Albert Sidney Johnston : biography
Battle of Mill Springs
After this Confederate defeat at the Battle of Mill Springs, Davis sent Johnston a brigade and a few other scattered reinforcements, and he sent Gen. P.G.T. Beauregard, who was supposed to attract recruits because of his victories early in the war and give Johnston a competent subordinate.Woodworth, pp. 71–72. The brigade, however, came with the incompetent Brig. Gen. John B. Floyd, who was to take command at Fort Donelson as the senior general present just before Brig. Gen. Grant attacked the fort.Woodworth, pp. 80, 84. Beauregard’s move to the west contributed to the movement of the Union commanders into action against the forts so they could act before, in their view, Beauregard could make a difference in the theater.Woodworth, pp. 72, 78. They had heard that he was bringing 15 regiments with him, but this actually was not true.
Fort Henry, Fort Donelson, Nashville
Based on the assumption that Kentucky neutrality would act as a shield against a direct invasion from the north, Tennessee initially had sent men to Virginia and concentrated defenses in the Mississippi Valley, circumstances that no longer applied in September 1861.Woodworth, p. 54.Eicher, The Longest Night. pp. 111–113. Even before Johnston arrived in Tennessee, two forts had been started to defend the Tennessee River and the Cumberland River which provided avenues into the State from the north.Woodworth, p. 56. Both had been sited in Tennessee, however, in order to respect Kentucky neutrality and were not in ideal locations.Long, p. 142Weigley, p. 108McPherson, p. 393. Fort Henry on the Tennessee River was in an especially unfavorable low–lying location commanded by hills on the Kentucky side of the river. Fort Donelson on the Cumberland River, although in a better location, also was not well–sited, had a vulnerable land side and did not have enough heavy artillery for its defense against gunboats.
Maj. Gen. Polk ignored the problems of Fort Henry and Fort Donelson when he took command and, after Johnston took command, at first refused to comply with Johnston’s order to send an engineer, Lt. Joseph K. Dixon, to inspect the forts.Woodworth, p. 57. After Johnston asserted his authority, Polk ultimately had to allow Dixon to proceed. Dixon recommended that the forts be maintained and strengthened, even though they were not in ideal locations, because much work had been done on them and the Confederates might not have time to build new ones. Johnston accepted the recommendations. Johnston wanted Major, later Lt. Gen., Alexander P. Stewart to command the forts but President Davis appointed Brig. Gen. Lloyd Tilghman as commander. Then, in order to prevent Polk from dissipating his forces by implementing his proposal to allow some men to join a partisan group, Johnston ordered him to send Brig. Gen. Gideon Pillow and 5,000 men to Fort Donelson.Woodworth, p. 58. Pillow took up a position at nearby Clarksville, Tennessee and did not move into the fort itself until February 7, 1862.Long, pp. 167–168.Eicher, The Longest Night, p. 171 says the garrison at Fort Donelson numbered 1,956 men before the Fort Henry garrison and the men under Floyd and Pillow joined them in early February 1862. Alerted by a Union reconnaissance on January 14, 1862, Johnston ordered Tilghman to fortify the high ground opposite Fort Henry, which Polk had failed to do despite Johnston’s orders.Woodworth, p. 71. Tilghman also failed to act decisively on these orders, which in any event were now too late to be adequately carried out.McPherson, p. 396.A Confederate battery and the beginning of some fortifications were sited across the river at Fort Heiman but these were of little value when the Union flotilla appeared.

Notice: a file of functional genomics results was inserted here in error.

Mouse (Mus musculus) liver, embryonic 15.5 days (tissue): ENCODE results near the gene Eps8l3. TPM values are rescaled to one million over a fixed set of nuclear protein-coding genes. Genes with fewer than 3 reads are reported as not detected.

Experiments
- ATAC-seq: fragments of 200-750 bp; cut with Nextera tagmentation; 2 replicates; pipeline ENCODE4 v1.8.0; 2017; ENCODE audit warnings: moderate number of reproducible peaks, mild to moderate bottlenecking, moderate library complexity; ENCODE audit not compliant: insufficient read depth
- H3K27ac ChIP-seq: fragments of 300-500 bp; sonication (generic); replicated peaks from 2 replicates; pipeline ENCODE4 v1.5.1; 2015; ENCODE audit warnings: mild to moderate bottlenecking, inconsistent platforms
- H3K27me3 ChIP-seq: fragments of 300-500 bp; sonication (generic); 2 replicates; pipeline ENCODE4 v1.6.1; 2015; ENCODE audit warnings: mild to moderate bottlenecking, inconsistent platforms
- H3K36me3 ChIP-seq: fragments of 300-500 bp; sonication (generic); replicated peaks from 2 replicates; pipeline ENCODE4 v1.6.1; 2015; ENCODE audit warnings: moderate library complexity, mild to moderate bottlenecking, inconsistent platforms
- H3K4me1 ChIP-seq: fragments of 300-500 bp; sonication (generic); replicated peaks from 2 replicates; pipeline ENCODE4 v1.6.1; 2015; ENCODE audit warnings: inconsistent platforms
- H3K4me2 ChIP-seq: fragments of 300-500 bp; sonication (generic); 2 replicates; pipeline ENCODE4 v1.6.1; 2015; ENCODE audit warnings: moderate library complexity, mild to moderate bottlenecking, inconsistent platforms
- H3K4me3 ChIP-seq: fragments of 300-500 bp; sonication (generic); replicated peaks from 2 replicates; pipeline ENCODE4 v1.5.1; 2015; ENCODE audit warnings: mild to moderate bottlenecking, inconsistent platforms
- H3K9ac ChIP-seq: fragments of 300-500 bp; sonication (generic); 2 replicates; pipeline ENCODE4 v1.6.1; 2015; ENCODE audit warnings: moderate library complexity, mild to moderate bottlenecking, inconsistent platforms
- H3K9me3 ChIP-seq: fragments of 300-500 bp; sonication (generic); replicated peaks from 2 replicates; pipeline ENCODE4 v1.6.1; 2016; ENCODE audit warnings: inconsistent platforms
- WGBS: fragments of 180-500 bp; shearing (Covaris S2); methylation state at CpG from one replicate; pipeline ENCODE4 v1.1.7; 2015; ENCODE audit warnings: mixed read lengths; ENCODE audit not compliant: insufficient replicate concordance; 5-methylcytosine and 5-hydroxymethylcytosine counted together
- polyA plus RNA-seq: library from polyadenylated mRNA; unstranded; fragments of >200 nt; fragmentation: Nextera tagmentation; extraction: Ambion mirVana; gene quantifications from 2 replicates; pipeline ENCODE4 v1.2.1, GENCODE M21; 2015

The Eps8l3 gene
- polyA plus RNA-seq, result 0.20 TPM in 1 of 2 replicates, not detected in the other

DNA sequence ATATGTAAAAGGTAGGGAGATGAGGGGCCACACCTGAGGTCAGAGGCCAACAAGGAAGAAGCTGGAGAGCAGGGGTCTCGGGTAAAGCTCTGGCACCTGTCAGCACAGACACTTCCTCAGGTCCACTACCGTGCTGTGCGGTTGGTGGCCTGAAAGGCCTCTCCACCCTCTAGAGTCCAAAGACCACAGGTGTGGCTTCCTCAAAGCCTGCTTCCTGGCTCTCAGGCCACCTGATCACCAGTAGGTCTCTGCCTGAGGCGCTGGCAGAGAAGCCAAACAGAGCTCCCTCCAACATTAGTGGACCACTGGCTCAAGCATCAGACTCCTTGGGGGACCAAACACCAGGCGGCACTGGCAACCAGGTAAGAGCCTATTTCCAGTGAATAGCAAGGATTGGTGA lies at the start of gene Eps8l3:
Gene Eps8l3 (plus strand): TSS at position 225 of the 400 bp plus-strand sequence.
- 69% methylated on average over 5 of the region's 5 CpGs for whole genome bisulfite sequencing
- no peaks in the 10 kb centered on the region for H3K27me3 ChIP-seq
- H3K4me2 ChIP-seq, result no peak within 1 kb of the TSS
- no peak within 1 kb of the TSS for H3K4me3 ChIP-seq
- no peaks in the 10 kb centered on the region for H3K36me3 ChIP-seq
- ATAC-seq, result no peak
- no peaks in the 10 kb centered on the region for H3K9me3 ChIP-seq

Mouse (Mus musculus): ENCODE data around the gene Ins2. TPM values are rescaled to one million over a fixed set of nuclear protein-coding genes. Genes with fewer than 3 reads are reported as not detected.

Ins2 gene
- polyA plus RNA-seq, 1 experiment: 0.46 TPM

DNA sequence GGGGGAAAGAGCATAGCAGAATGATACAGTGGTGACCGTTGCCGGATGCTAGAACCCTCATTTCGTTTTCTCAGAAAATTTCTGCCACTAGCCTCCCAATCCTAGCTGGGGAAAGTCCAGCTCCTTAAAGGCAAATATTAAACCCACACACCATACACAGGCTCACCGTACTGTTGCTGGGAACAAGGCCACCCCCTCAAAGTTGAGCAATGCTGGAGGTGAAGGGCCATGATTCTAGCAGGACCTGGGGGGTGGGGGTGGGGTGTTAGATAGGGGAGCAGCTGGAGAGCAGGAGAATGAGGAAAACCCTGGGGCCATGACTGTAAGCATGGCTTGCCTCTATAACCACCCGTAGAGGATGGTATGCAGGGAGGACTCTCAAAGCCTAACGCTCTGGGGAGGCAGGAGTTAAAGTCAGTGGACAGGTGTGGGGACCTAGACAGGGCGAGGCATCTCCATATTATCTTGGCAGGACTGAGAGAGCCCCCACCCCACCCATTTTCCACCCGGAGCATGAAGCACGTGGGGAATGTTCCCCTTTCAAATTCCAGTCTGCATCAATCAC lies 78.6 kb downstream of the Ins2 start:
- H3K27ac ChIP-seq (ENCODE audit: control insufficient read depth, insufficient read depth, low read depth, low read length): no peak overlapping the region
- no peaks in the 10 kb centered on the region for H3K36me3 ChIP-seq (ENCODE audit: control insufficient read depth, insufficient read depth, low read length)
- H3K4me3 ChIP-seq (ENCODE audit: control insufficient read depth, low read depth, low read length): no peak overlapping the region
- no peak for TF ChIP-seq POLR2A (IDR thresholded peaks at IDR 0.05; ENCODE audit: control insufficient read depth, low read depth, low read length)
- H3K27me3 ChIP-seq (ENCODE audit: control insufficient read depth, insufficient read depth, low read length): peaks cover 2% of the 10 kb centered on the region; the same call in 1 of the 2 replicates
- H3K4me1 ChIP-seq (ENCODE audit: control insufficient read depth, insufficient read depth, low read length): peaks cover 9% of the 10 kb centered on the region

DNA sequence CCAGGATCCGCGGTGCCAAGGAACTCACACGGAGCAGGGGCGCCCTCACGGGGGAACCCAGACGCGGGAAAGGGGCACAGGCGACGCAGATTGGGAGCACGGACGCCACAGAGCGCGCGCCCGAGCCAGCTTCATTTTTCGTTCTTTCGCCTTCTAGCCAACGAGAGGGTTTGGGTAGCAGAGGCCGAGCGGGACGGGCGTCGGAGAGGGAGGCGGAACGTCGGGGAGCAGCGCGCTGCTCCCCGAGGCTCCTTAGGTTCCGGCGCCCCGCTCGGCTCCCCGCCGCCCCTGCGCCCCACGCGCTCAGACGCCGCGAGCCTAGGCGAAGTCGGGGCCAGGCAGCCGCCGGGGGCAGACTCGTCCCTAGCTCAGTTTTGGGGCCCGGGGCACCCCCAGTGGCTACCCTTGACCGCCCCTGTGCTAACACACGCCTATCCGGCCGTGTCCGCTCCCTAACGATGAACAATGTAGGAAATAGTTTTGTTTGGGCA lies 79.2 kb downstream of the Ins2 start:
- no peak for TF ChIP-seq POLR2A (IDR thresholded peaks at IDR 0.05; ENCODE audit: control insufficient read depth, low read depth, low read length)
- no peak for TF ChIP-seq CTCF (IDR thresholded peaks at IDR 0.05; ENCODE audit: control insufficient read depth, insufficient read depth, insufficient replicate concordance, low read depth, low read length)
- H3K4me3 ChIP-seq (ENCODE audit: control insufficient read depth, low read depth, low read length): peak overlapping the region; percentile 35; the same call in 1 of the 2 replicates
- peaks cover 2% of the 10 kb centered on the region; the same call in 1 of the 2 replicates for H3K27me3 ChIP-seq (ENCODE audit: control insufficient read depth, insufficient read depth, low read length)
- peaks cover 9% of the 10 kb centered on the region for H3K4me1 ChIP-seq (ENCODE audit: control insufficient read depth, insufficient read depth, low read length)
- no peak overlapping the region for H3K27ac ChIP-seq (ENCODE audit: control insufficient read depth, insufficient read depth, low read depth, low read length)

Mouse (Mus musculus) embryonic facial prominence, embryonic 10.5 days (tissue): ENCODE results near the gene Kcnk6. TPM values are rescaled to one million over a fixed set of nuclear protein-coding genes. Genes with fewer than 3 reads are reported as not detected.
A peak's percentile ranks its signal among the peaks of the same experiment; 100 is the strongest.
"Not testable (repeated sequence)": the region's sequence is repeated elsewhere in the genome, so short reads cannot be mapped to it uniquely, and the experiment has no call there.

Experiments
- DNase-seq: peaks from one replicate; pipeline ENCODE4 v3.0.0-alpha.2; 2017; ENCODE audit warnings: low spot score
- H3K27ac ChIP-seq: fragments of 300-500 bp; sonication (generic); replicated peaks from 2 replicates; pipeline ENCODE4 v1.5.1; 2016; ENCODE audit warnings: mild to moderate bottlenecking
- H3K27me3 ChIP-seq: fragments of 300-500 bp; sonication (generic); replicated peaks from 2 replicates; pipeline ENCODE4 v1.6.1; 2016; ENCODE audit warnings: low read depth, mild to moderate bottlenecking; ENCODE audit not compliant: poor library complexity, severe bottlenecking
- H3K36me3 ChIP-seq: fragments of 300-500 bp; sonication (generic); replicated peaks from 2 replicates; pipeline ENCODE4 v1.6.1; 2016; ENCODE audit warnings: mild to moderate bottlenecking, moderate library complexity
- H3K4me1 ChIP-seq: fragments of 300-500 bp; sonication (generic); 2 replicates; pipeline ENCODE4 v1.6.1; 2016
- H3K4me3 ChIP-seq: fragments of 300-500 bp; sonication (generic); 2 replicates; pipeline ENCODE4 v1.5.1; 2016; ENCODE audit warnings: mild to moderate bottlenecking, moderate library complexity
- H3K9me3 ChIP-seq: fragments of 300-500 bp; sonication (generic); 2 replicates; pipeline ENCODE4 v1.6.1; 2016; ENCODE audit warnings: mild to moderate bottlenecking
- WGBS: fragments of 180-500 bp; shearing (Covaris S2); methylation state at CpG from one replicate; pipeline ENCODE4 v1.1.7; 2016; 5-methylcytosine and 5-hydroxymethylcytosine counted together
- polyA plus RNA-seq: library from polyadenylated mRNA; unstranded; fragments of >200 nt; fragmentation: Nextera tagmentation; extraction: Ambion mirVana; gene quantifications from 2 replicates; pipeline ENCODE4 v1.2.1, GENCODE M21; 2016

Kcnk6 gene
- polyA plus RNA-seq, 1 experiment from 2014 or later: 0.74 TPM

Gen. Beauregard arrived at Johnston’s headquarters at Bowling Green on February 4, 1862 and was given overall command of Polk’s force at the western end of Johnston’s line at Columbus, Kentucky.Woodworth, p. 78.After some preliminary work with Johnston, Beauregard assumed command of this force, which he named the Army of the Mississippi, on March 5, 1862 while at Jackson, Tennessee. Like the other Confederate commander, he had to withdraw to the south after the fall of the forts or be surrounded by the advancing Union forces. Long, p. 178. On February 6, 1862, Union Navy gunboats quickly reduced the defenses of ill-sited Fort Henry, inflicting 21 casualties on the small remaining Confederate force.Woodworth, pp. 78–79.Long, p. 167. Brig. Gen. Lloyd Tilghman surrendered the 94 remaining officers and men of his approximately 3,000-man force which had not been sent to Fort Donelson before U.S. Grant’s force could even take up their positions.Long, pp. 166–167Weigley, p. 109. Johnston knew he could be trapped at Bowling Green if Fort Donelson fell, so he moved his force to Nashville, the capital of Tennessee and an increasingly important Confederate industrial center, beginning on February 11, 1862.Woodworth, p. 79.Loing, pp. 169–170.